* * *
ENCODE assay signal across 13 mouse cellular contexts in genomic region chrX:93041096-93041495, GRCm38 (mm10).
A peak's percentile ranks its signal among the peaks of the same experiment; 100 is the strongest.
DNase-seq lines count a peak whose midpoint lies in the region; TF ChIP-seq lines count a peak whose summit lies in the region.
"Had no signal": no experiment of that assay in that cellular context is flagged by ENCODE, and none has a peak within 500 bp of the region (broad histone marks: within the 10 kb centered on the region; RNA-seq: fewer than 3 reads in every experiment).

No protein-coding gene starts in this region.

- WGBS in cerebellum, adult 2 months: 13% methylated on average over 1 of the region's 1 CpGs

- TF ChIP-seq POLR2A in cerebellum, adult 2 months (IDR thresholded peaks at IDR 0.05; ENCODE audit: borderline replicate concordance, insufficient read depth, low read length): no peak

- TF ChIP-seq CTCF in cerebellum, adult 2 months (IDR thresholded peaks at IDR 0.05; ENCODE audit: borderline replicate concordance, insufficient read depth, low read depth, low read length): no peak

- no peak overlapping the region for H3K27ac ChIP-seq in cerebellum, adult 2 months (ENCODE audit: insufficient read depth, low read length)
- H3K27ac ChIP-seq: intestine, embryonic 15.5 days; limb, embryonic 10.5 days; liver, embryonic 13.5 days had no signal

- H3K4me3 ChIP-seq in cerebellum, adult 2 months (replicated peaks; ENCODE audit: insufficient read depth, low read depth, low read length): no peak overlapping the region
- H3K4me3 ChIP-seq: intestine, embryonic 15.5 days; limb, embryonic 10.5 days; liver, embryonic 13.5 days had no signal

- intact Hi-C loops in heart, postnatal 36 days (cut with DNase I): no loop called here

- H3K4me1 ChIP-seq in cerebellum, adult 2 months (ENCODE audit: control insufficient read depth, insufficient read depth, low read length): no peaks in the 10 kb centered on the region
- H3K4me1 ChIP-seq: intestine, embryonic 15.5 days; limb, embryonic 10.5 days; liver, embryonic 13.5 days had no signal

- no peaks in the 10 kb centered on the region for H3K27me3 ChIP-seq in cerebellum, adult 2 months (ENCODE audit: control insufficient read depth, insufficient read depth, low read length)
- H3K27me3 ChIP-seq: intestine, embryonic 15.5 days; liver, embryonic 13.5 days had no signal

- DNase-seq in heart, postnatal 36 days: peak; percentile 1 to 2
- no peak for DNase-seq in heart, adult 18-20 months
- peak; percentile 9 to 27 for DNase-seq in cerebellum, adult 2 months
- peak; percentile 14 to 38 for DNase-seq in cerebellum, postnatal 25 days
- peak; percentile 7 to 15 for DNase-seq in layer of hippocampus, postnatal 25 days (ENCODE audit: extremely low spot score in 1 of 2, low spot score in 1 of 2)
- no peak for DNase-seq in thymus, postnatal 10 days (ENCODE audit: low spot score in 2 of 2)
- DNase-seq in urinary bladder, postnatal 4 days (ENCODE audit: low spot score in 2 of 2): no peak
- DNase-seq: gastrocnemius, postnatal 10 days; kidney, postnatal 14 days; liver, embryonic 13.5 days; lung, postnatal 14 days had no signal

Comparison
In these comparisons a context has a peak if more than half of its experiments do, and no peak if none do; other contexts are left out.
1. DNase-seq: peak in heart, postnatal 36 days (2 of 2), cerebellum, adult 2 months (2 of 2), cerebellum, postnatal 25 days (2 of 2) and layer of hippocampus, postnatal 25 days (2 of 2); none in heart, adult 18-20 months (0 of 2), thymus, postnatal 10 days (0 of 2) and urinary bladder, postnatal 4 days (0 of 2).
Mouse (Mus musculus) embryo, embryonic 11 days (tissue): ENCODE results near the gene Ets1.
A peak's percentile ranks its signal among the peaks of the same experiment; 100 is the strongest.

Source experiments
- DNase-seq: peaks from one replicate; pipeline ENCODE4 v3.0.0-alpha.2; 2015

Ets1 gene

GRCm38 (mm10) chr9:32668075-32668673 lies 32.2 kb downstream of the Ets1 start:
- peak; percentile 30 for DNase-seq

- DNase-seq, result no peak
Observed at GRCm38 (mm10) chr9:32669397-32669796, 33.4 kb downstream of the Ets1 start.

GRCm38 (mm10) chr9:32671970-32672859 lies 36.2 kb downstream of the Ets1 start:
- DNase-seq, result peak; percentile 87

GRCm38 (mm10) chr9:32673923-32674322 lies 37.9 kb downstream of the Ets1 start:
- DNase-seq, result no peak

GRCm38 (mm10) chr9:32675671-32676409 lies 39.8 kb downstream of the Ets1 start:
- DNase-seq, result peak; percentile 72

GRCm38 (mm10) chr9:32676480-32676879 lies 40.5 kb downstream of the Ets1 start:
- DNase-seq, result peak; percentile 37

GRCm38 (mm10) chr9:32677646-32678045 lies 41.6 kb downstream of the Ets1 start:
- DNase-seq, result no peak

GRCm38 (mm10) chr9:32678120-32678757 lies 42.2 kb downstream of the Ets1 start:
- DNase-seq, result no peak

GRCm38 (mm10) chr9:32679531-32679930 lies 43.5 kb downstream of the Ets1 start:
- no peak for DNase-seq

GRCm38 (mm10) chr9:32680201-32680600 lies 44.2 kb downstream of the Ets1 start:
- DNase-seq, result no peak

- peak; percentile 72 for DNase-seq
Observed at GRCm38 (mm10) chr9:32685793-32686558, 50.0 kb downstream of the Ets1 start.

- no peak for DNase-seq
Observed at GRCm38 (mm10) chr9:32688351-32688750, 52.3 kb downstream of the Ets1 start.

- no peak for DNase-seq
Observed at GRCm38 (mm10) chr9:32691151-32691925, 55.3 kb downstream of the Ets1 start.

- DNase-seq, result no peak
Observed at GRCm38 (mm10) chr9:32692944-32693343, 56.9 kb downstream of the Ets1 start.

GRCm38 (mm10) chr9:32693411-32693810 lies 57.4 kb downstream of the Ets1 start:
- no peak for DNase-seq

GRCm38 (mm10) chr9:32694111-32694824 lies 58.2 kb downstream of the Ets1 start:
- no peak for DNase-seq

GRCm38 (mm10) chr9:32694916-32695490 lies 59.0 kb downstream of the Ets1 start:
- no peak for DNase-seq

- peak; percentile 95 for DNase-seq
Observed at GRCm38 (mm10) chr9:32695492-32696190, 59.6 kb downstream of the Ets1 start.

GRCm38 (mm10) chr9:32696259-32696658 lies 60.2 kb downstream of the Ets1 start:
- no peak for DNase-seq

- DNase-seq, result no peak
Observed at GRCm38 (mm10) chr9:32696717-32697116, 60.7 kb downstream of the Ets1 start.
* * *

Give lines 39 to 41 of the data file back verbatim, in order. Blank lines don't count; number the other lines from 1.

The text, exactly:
- DNase-seq, result peak; percentile 87

GRCm38 (mm10) chr9:32673923-32674322 lies 37.9 kb downstream of the Ets1 start:
- DNase-seq, result no peak